Stålenhag’s images are frequently evocative. One particularly massive painting depicts a nighttime scene in a suburban development. Two people stand beside what looks like a late-1980s Saab. The interiors of houses glow warmly in the night, and scattered illumination provides a sense of security in parking lots. And then, in the distance, something vast resolves itself: a hovering cargo vessel the size of an aircraft carrier, making its way a hundred or so feet off the ground. It feels at once utterly familiar and jarringly ahistorical — and that juxtaposition recurs memorably throughout Stålenhag’s book.
Now, Tales From the Loop has been adapted for television, via a high-profile series on Amazon helmed by showrunner and Legion alumnus Nathaniel Halpern. Its cast is led by Rebecca Hall, Paul Schneider and Jonathan Pryce, all of whom are more than up for some emotional heavy lifting. The series relocates the action to Ohio, and the blend of a Midwestern setting and an overall feeling of nostalgia adds a bit of Ray Bradbury into the mix, thematically speaking.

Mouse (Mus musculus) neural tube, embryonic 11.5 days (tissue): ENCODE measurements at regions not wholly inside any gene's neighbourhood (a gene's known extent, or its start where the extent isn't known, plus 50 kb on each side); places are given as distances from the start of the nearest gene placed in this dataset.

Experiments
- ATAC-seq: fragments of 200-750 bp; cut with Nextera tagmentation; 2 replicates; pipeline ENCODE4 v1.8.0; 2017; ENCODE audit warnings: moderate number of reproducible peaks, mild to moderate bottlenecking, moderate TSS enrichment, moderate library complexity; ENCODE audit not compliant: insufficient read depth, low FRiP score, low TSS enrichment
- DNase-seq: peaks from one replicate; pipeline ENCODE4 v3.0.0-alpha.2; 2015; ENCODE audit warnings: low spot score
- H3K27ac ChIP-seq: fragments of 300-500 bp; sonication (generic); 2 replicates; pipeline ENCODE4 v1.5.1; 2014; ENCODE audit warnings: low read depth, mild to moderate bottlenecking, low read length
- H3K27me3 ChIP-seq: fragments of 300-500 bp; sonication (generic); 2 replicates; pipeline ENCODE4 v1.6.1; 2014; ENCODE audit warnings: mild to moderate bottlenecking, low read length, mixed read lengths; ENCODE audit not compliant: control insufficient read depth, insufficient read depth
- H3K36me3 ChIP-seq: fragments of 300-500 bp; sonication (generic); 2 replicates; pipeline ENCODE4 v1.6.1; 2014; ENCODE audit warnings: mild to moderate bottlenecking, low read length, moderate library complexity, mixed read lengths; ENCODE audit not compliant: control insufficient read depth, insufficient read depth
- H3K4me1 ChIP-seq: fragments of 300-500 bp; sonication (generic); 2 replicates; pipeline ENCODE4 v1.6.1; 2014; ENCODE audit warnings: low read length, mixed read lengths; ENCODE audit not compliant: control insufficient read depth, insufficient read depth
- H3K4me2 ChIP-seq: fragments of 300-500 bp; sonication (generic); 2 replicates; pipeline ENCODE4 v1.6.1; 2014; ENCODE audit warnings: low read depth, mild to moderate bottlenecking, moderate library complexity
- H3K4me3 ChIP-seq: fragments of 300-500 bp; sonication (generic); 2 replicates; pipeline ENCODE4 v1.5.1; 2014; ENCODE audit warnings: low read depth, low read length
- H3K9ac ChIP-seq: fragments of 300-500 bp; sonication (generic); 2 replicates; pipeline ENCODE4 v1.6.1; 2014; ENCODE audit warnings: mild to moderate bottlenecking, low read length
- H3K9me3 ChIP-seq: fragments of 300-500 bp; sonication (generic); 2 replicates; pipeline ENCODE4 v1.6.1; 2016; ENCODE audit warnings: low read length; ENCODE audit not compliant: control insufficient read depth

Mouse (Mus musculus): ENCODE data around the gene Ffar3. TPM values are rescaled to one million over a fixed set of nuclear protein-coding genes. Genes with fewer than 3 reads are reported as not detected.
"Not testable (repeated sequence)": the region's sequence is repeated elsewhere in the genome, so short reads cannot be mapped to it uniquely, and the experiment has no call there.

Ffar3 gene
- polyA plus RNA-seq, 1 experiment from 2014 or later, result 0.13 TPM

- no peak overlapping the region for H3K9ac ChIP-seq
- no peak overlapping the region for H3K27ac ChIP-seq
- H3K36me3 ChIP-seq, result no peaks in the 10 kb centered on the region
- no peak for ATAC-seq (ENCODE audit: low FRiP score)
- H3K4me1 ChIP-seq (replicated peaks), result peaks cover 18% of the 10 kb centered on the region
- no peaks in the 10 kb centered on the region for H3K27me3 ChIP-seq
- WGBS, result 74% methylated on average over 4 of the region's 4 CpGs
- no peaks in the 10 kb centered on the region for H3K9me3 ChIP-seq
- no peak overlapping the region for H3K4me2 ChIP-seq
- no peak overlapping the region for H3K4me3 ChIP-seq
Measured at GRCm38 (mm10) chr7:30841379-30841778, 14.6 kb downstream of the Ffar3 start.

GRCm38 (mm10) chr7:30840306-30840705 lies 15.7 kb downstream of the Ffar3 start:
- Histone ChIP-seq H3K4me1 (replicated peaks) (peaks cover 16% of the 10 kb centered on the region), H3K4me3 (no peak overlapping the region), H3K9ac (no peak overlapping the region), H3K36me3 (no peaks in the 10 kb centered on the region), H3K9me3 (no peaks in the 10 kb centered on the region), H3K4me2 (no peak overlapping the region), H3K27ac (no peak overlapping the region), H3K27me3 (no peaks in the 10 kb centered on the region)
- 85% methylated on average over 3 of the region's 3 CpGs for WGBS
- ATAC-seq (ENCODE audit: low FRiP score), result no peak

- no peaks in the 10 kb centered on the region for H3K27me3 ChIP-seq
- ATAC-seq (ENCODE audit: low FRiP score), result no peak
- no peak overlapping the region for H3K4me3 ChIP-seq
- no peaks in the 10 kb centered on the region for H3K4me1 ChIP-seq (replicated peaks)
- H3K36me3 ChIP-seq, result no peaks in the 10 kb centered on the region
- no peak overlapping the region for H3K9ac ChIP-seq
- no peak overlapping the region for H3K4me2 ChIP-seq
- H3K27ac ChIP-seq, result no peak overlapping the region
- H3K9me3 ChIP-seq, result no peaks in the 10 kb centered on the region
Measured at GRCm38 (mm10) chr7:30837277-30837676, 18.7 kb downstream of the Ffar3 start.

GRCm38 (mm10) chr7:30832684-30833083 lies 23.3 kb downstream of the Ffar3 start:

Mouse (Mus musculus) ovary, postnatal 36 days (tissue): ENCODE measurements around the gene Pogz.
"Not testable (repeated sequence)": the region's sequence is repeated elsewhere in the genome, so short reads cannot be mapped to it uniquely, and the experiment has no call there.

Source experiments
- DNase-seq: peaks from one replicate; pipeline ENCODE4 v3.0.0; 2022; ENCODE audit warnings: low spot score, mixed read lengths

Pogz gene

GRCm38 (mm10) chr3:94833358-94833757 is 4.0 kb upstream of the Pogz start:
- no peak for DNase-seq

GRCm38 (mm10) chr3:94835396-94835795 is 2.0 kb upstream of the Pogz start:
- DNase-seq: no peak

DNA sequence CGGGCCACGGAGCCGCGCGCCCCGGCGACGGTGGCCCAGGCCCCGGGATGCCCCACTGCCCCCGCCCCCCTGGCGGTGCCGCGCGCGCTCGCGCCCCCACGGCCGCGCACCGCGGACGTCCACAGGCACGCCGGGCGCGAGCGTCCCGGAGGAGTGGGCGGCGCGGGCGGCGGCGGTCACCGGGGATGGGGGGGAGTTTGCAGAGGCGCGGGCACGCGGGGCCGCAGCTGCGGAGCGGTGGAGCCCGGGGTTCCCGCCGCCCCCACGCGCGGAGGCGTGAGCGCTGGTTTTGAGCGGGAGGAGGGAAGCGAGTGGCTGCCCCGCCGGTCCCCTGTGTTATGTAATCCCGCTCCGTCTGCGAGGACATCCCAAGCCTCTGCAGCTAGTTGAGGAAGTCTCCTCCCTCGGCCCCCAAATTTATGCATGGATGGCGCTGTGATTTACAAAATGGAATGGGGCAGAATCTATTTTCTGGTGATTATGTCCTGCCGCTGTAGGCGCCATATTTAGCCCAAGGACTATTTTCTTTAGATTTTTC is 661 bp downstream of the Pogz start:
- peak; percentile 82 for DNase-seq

But it’s the artwork of Stålenhag that set all of this into motion — which makes for more than a few moments in the show where Stålenhag’s detail-focused artwork seems to have been converted wholeheartedly into live action.
“I was having so much fun doing it,” Stålenhag says when asked about the challenges of the project. For him, the balance between the project’s realistic and uncanny elements was the most work. “I was careful with not doing too much science fiction,” he says. “The part of the pictures I worked hardest on was actually bending the science-fictional elements so that the landscape and the people and the clothing and everything was, in a way, the real stuff, the stuff that exists, which was stuff from my own life and my childhood growing up.”